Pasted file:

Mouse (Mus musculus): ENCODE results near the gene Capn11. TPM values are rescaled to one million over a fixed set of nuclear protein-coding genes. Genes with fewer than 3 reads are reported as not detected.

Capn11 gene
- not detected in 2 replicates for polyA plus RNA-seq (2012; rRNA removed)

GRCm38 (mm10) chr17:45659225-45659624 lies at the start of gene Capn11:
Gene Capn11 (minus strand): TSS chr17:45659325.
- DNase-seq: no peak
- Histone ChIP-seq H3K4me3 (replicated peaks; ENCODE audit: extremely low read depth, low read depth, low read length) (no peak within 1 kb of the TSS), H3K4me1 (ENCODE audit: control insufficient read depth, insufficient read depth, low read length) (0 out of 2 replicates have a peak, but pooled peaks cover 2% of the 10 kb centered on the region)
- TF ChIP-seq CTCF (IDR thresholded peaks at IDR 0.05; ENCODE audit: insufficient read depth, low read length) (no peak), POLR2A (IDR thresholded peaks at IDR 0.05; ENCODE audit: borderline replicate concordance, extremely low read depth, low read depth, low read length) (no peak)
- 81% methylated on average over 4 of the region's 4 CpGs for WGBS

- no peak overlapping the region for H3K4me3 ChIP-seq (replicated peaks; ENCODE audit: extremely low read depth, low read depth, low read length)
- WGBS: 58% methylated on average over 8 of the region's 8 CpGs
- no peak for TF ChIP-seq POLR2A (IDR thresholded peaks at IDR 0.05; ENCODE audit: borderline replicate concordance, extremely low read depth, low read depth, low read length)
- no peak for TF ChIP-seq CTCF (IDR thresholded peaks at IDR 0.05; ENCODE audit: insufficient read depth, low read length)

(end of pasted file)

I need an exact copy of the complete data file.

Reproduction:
Mouse (Mus musculus): ENCODE results near the gene Capn11. TPM values are rescaled to one million over a fixed set of nuclear protein-coding genes. Genes with fewer than 3 reads are reported as not detected.

Capn11 gene
- not detected in 2 replicates for polyA plus RNA-seq (2012; rRNA removed)

GRCm38 (mm10) chr17:45659225-45659624 lies at the start of gene Capn11:
Gene Capn11 (minus strand): TSS chr17:45659325.
- DNase-seq: no peak
- Histone ChIP-seq H3K4me3 (replicated peaks; ENCODE audit: extremely low read depth, low read depth, low read length) (no peak within 1 kb of the TSS), H3K4me1 (ENCODE audit: control insufficient read depth, insufficient read depth, low read length) (0 out of 2 replicates have a peak, but pooled peaks cover 2% of the 10 kb centered on the region)
- TF ChIP-seq CTCF (IDR thresholded peaks at IDR 0.05; ENCODE audit: insufficient read depth, low read length) (no peak), POLR2A (IDR thresholded peaks at IDR 0.05; ENCODE audit: borderline replicate concordance, extremely low read depth, low read depth, low read length) (no peak)
- 81% methylated on average over 4 of the region's 4 CpGs for WGBS

- no peak overlapping the region for H3K4me3 ChIP-seq (replicated peaks; ENCODE audit: extremely low read depth, low read depth, low read length)
- WGBS: 58% methylated on average over 8 of the region's 8 CpGs
- no peak for TF ChIP-seq POLR2A (IDR thresholded peaks at IDR 0.05; ENCODE audit: borderline replicate concordance, extremely low read depth, low read depth, low read length)
- no peak for TF ChIP-seq CTCF (IDR thresholded peaks at IDR 0.05; ENCODE audit: insufficient read depth, low read length)